If you suffer with ulcerative colitis you must disclose this on your travel insurance application to be sure that if you need to claim for medical treatment when you are abroad you will be covered.
In addition should you fall sick before departure you would need to claim the lost holiday costs so you could book again when you recover. This is only possible with full disclosure of your ulcerative colitis at application
This link might help if you are looking for travel insurance with ulcerative colitis
What is Ulcerative Colitis?
Ulcerative colitis is a long-term (chronic) condition affecting the colon.
• bloody diarrhoea
• abdominal pain
• a frequent need to go to the toilet
• weight loss
These can range from mild to severe, with the condition being unpredictable. Symptoms can flare up and then disappear (known as remission) for months or even years.
If you experience a severe flare-up of symptoms you may need to be admitted to hospital as a precaution. A severe flare-up is usually described as passing six or more blood stools in one day and having symptoms that suggest you are very unwell such as fever, rapid heartbeat and anaemia. If you think you may be having a severe flare-up, contact your a doctor and be prepared to make a claim under your travel insurance, (provided you have disclosed the ulcerative colitis at application).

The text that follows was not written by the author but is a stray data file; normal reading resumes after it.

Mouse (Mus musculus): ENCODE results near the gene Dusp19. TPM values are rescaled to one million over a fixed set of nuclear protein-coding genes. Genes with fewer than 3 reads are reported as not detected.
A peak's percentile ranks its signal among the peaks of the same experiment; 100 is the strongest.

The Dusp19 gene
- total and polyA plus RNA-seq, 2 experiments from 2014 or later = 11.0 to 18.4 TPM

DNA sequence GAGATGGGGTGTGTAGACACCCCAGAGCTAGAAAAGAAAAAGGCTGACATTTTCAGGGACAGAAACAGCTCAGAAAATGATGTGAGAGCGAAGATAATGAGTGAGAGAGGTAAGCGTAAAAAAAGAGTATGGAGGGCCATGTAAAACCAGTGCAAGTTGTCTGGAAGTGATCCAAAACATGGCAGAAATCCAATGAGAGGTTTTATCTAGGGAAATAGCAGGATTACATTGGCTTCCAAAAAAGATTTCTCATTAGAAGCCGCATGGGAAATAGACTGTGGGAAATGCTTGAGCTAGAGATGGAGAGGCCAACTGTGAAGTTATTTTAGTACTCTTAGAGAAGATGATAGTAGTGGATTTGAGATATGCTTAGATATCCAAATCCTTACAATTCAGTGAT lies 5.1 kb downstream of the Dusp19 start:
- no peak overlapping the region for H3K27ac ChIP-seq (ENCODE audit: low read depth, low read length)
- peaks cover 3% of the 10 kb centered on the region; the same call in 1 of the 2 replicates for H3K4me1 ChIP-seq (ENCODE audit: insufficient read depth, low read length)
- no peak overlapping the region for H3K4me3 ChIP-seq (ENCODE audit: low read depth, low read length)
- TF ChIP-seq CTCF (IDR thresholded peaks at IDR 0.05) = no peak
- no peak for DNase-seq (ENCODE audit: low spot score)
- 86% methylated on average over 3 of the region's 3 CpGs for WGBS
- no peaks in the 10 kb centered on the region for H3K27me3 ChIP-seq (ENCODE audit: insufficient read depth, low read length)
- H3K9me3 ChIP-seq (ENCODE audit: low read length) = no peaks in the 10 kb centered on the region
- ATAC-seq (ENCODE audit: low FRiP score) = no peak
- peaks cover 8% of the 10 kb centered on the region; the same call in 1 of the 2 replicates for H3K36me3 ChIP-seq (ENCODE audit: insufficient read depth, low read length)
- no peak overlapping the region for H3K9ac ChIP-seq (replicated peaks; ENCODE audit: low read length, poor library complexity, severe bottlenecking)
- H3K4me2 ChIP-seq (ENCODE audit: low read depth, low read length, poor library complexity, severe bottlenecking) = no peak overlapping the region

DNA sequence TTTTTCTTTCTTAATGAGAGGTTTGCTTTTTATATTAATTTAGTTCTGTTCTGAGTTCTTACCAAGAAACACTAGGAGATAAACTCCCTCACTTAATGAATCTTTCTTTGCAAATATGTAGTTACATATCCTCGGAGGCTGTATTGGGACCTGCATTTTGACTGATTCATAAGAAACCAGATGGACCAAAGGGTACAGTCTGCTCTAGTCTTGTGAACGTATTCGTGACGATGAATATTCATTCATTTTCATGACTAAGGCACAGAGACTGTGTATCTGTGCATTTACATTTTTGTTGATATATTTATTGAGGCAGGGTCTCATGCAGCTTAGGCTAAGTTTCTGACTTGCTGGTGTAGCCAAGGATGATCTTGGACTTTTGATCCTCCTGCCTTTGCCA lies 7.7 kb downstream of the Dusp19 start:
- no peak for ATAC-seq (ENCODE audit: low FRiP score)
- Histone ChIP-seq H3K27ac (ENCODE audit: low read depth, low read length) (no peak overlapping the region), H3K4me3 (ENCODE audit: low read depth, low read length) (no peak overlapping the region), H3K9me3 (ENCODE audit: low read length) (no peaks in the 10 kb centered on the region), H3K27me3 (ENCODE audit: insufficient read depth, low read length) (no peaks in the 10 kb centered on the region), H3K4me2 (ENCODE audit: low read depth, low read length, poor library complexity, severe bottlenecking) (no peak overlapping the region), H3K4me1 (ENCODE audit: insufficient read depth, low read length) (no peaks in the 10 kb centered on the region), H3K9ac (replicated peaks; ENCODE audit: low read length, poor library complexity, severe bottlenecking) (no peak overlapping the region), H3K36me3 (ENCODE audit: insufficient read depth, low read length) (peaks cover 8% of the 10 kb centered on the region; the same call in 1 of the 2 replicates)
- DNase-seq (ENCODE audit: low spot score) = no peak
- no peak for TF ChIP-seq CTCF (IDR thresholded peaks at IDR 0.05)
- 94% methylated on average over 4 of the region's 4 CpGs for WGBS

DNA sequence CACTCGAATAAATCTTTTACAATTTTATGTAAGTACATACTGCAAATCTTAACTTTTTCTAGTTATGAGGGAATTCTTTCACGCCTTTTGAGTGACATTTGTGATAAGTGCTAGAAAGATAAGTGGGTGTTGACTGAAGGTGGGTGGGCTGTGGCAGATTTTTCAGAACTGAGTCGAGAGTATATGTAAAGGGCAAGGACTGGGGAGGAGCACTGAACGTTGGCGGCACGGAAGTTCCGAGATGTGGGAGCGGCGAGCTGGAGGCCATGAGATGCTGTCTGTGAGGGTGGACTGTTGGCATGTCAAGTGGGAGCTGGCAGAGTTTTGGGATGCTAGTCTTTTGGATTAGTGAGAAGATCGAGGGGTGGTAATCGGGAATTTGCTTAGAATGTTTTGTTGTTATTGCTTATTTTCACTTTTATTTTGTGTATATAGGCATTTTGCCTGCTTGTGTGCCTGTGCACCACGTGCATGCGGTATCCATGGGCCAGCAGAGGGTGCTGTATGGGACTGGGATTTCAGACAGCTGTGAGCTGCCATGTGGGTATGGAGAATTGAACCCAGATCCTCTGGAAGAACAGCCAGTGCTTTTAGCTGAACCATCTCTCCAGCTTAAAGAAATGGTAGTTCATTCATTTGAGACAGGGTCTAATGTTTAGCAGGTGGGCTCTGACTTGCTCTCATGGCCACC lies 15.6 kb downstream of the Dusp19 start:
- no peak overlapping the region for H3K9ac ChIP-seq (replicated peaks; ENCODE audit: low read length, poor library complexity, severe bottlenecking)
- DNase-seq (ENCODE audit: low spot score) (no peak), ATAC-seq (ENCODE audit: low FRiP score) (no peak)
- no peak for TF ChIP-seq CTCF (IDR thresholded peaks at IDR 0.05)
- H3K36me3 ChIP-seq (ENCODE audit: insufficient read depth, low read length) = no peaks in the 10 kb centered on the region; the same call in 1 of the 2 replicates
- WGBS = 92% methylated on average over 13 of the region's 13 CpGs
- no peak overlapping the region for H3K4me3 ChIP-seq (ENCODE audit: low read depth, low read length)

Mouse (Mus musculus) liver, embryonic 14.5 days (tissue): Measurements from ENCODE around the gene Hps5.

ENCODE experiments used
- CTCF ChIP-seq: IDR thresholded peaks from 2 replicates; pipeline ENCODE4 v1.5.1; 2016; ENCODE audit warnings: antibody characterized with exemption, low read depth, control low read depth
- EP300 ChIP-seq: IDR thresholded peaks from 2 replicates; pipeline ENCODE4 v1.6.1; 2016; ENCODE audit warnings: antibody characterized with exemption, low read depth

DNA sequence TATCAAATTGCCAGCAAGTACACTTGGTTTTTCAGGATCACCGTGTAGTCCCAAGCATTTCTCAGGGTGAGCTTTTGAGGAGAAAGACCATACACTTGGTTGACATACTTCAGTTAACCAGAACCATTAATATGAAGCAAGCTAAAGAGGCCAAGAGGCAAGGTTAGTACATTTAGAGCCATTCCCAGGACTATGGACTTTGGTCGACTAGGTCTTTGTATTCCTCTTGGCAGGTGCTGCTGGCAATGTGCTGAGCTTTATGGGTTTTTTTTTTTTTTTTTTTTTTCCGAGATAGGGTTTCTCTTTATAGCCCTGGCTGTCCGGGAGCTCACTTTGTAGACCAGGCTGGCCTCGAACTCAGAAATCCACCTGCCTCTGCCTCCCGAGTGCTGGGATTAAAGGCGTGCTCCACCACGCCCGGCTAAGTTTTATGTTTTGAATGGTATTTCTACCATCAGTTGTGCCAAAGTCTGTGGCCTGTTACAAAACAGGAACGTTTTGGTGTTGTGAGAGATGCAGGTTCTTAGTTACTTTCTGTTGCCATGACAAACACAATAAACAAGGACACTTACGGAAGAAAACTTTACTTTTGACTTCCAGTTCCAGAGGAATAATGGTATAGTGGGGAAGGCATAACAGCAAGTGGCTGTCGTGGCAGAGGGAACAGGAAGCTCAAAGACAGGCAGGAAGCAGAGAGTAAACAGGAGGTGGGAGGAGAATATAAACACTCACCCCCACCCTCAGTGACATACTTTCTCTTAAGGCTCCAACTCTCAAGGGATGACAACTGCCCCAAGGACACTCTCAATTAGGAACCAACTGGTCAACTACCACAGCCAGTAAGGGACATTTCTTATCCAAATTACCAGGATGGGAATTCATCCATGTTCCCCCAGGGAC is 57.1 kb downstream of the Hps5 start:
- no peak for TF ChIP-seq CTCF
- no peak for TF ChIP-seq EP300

There is currently no cure for ulcerative colitis so the aim of treatment is to relieve symptoms during a flare-up and prevent symptoms from returning during remission – this is known as maintenance therapy. Medications such as aminosalicylates and corticosteroids (steroid medications) are used for this. Mild to moderate "flare-ups" can usually be treated at home. A severe flare-up needs treating in hospital as there is a chance of serious complications developing. Surgery may be required to remove a section of the colon, if medication fails to work.
This link might help if you would like to compare travel insurance with ulcerative colitis
Setting up travel insurance if you have ulcerative colitis will be cheaper if you go to a specialist website that provide a range of underwriters and options for cover. Be wary of your bank, especially if they offer so called “free cover” as they are unlikely to be specialists and the small print will probably exclude pre-existing medical conditions.
Travel agents are also unlikely to offer a wide selection of specialist travel insurance companies to cover ulcerative colitis as they usually only provide quotes from a single company to make their lives easier when training their staff.